Something else to keep in mind is that it seems that it's possible to get low blood sugar problems without the low blood sugar showing as a reading on the blood glucose test meter. I have personally never had a low blood sugar reading, yet, am diagnosed as carbohydrate sensitive by a nutritionist and can feel many of the symptoms associated with low blood sugar, especially fatigue, carbohydrate cravings, and sometimes irritability as well. In addition, I have in the 6+ years started feeling very weak when I eat processed carbohydrates, sugary foods or bread and not enough fibre or protein to go with it. Although, of course, I did't know it was the processed carbohydrates, sugar and beer causing it.

How to Cure Sugar Addiction

So at the bottom of the problem with sugar is usually the need for energy. And what causes the lack of energy is a key piece of the puzzle here in order to solve how to cure sugar addiction.

If your low energy levels are caused by low blood sugar only, the cure is fairly straightforward: eat less processed carbs and sugar, and when you do, choose wholemeal (fibrous) carbohydrates and eat them with protein or fibre. Protein and fibre slow the release of sugar down and your body will be able to utilise it better, without blood sugar spikes. Less strain is put on the adrenal glands and the pancreas, as less hormones need to be produced to control the sugar in the blood.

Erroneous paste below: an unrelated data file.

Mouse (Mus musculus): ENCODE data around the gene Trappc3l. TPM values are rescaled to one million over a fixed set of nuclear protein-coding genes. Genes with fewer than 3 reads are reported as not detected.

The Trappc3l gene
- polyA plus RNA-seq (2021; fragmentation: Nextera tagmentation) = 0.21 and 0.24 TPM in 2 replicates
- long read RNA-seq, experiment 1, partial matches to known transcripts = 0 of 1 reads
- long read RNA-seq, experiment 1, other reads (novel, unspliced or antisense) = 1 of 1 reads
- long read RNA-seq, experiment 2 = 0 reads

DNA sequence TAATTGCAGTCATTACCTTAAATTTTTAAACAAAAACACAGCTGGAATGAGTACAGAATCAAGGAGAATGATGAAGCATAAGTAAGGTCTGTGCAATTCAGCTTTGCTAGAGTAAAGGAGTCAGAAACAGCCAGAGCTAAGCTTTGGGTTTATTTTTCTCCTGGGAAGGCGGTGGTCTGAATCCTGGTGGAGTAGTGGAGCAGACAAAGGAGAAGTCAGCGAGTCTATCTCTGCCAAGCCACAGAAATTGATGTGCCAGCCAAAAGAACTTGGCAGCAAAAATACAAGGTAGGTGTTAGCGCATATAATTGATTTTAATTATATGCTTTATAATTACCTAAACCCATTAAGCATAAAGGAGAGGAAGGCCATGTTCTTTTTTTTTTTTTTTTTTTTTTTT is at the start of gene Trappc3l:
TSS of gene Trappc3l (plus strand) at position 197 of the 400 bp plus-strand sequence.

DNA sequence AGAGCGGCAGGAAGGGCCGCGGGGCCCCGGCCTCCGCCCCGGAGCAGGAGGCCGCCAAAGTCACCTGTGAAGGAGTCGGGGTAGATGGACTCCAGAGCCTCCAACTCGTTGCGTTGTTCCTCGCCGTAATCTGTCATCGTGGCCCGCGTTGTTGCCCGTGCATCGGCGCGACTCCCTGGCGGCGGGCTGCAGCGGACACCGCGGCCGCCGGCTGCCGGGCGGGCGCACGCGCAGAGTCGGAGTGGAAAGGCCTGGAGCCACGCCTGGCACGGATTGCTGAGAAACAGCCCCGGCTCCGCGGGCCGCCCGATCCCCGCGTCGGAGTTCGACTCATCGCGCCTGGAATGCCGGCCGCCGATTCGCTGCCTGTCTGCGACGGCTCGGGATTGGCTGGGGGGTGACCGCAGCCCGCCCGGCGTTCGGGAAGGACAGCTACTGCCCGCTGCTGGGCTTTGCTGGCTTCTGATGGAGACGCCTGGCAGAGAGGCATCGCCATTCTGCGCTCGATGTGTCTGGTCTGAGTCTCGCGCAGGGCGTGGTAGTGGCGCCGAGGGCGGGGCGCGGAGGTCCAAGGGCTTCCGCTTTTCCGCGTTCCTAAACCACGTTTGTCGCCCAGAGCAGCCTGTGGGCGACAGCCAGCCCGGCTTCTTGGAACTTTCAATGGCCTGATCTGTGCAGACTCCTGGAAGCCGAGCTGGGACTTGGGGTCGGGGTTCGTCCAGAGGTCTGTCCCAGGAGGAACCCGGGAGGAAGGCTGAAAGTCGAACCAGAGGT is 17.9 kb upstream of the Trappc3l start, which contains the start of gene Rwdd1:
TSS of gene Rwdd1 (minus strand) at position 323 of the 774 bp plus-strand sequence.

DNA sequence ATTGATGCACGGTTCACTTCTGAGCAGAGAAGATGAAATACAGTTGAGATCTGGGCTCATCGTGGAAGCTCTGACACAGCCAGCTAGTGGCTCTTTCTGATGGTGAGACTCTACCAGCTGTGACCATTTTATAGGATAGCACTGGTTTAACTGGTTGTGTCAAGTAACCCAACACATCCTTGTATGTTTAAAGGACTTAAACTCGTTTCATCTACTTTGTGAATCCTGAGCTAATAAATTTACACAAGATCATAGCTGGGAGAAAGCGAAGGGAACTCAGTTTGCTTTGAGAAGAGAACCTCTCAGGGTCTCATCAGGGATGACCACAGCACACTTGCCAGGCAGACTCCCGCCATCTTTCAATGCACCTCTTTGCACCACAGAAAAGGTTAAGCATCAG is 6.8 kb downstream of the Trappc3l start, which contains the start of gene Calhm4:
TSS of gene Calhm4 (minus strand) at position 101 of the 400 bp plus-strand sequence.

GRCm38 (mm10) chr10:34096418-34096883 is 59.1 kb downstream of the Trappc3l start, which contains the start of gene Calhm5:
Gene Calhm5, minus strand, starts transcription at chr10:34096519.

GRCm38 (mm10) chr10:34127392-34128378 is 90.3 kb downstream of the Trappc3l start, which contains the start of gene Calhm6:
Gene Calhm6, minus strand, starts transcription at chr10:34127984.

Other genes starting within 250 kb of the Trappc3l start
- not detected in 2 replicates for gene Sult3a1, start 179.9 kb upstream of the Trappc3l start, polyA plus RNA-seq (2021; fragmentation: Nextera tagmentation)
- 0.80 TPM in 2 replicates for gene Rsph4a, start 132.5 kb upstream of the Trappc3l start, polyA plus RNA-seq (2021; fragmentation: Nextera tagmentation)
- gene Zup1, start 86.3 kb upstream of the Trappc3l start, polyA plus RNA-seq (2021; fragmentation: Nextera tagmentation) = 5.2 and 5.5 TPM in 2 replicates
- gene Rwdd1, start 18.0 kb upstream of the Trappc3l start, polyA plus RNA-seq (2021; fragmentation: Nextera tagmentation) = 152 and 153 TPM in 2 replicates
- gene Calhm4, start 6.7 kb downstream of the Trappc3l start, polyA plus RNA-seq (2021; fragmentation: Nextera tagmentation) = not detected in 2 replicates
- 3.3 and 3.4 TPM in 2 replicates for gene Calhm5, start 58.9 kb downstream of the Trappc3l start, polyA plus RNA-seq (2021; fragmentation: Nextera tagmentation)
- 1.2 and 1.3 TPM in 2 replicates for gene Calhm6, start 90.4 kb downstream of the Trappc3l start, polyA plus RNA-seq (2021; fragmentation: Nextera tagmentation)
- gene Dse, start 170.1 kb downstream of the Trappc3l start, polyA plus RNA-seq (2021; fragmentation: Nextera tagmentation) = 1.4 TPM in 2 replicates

So, for example, have a slice of wholemeal bread with cheese (protein) and a few nuts on the side (protein). However, some, like me, may be more sensitive and not do well with bread at all. In this case bread and possibly all wheat and grains should be avoided. Generally white rice and pasta should also be avoided, as well as any refined sugars, because these are very quickly sugar-releasing foods and devoid of fibre, protein or minerals. Other high-carbohydrate foods, such as starchy potatoes, and sugary wholefoods, such as honey, should only be eaten in moderation and always with fibre or protein.

Personally, I found the Dr. McCombs Diet a brilliant cure for sugar addiction, which is also an anti-candida diet. No sugar is allowed on the diet at all for the first 14 weeks and no grains or flour products for the first 10 weeks. I found out that the sugar cravings disappear within a couple of weeks. This would probably be the fastest way to cure the sugar addiction, although it does rely on supplements as well. Read Jeffrey McCombs' book: 'LifeForce' for more information.

But to explain the issue of blood sugar lows and spikes better, consider this quote from Wikipedia regarding the 'South Beach Diet':

"When sugar enters the bloodstream, the pancreas secretes insulin which triggers cells to absorb the sugar. Many years of introducing quick bursts of sugar would eventually result in cells becoming resistant to insulin. This resistance would leave sugar in the bloodstream longer which would then cause the pancreas to release even more insulin. This excess insulin would eventually drive blood sugar below normal levels. [Dr. David] Jenkins (and others) discovered that, in addition to potentially causing diabetes, this effect would also produce cycles of hunger. Excess sugar consumption led to excess insulin which led to low blood sugar which led to hunger pangs which led to the consumption of more sugar."